Today we did a mega revision of 5 poems in the Character and Voice cluster. We had around 10 minutes to recap the poems To give us focus, we worked on AO2:
explain how language, structure and form
contribute to writers’ presentation of ideas,
themes and settings
Stanza 1: Repetition of ‘my Brendon Gallacher’ shows fondness, there is also possessiveness in the pronoun ‘my’. There are lots of contrasts between the narrator and Brendon – Brendon coming from a poorer, less privileged background than the narrator.
Stanza 2: Continued repetition of ‘my Brendon Gallacher’, acts almost like a chorus in the poem – making it cheery and childlike. The relationship between them is explored in further detail, revealng itself to be very close, honest and secure. Scottish dialect ‘wee holiday’.
Stanza 3: The narrator makes excuses for Brendon’s absence ‘holes in his trousers’ – this could be our first sign that he is imaginary. Enjambment is used when the narrator describes Brendon, revealing their excitement about him.
Stanza 4: Bad weather at the start of the stanza sets a change in mood. Dialogue is used to show the narrator’s mother asking about Brendon with enjambment to reveal the pressure that she puts the narrator under.
Stanza 5: An abrupt change of tone ‘He died then’. We finally realise that he was a figment of her imagination.There is a sadness at the loss ‘Oh’, but some final descriptions that reveal eternal fondness ‘spiky hair’ and ‘impish grin’.
Short Sentences: ‘Some place nice’ could be seen as sinister, suggesting that where they are now is not nice. ‘Oh Brendon’ – shows the narrator’s sorrow at the loss.
Why did the narrator imagine Brendon Gallagher?
- They were unhappy or disturbed.
- They had a boring life, so created him to add excitement.
- They were lonely.
The poem is a dialogue between a simple country girl and her old friend, who has now left the country and lives as a prostitute in the city. There are six quatrains with regular rhyming couplets (AABB). The rhythm is lighthearted and playful.
In each stanza, the country girl speaks for three lines. The Ruined Maid (Melia) speaks on the last line of each stanza and constantly refers to herself as ‘ruined’.
The country girl has a simple and excitable tone; she is clearly impressed by Melia’s new status, commenting on her outfit, appearance and speech. Melia replies with a confident and slightly arrogant tone, but there is heavy irony as she is proud of something that is distasteful – being ‘ruined’. Melia’s limited speech, compared to the country girl, could reveal her limited position in life as a prostitute.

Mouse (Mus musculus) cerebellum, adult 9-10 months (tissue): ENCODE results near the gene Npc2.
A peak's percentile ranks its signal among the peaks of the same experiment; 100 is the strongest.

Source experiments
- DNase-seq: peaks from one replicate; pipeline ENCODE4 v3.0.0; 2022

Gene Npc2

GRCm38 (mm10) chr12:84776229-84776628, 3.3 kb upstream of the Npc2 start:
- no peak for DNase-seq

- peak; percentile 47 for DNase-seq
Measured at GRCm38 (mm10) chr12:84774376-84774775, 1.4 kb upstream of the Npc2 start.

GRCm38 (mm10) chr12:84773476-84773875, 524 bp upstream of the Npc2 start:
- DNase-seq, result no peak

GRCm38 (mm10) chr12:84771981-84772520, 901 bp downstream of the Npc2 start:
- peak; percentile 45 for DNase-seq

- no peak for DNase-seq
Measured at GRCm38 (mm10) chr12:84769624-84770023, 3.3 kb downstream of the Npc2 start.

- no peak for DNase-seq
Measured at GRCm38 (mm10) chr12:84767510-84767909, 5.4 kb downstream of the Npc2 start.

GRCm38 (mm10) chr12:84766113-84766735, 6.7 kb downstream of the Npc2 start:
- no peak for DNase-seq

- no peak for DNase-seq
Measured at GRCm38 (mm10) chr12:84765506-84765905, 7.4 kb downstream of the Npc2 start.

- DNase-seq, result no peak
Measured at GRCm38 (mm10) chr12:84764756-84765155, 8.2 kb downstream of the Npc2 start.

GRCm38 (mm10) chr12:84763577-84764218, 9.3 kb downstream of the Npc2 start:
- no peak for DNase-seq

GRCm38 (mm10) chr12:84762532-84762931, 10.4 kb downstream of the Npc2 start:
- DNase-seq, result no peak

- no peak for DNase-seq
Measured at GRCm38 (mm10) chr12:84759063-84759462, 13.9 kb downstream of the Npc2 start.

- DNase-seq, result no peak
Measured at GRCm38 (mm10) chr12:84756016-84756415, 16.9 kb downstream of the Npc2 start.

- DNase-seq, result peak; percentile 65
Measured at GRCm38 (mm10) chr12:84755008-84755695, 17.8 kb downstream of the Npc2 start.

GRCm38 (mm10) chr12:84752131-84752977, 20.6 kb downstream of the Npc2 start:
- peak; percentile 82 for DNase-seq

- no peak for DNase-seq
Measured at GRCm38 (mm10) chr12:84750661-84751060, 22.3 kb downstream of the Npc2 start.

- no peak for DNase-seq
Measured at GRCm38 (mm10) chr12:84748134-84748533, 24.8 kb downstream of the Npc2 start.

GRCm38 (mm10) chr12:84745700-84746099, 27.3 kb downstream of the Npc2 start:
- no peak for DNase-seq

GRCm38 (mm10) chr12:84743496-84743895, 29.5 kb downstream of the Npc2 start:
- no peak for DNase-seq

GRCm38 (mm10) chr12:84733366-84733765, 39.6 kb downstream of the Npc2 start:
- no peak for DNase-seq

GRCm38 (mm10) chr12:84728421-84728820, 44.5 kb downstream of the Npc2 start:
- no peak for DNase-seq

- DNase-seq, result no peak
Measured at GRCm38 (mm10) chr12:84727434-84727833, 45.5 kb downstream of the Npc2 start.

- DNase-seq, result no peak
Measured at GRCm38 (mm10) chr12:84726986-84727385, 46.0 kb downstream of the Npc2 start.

Melia loses her ‘high-class’ composure at the end when she tells the country girl ‘you ain’t ruined’. We felt that this showed that the change was only superficial, and that she is still the same person. We also felt that she was aware of the price of her ‘ruin’ and does not want the country girl to be envious of her.
Contrasts – to show how Melia’s life was then and now ‘Tired of digging potatoes… And now you’ve gay bracelets…’
Older English – ‘Megrims’, ‘Bewitched’, ‘Said she’, ‘Barton’, ‘Whence’.
Sibilance – ‘Tatters, without socks or shoes
Title – factual, medical, unusual
A monologue, but almost sounds like a conversation with herself.
Structure and form – Unusual and disjointed. It starts with stage directions ‘(she looks at her photograph)’ a sense on detachment is already evident. The first 9 stanzas look similar; they contain 3 lines and the middle line is significantly larger than the others. This adds to the ‘random’ and disjointed ideas, we noticed that it was a lot more difficult to read than The Ruined Maid. There are caesuras used within lines which highlight Alison’s confusion and inability to clear her own ideas.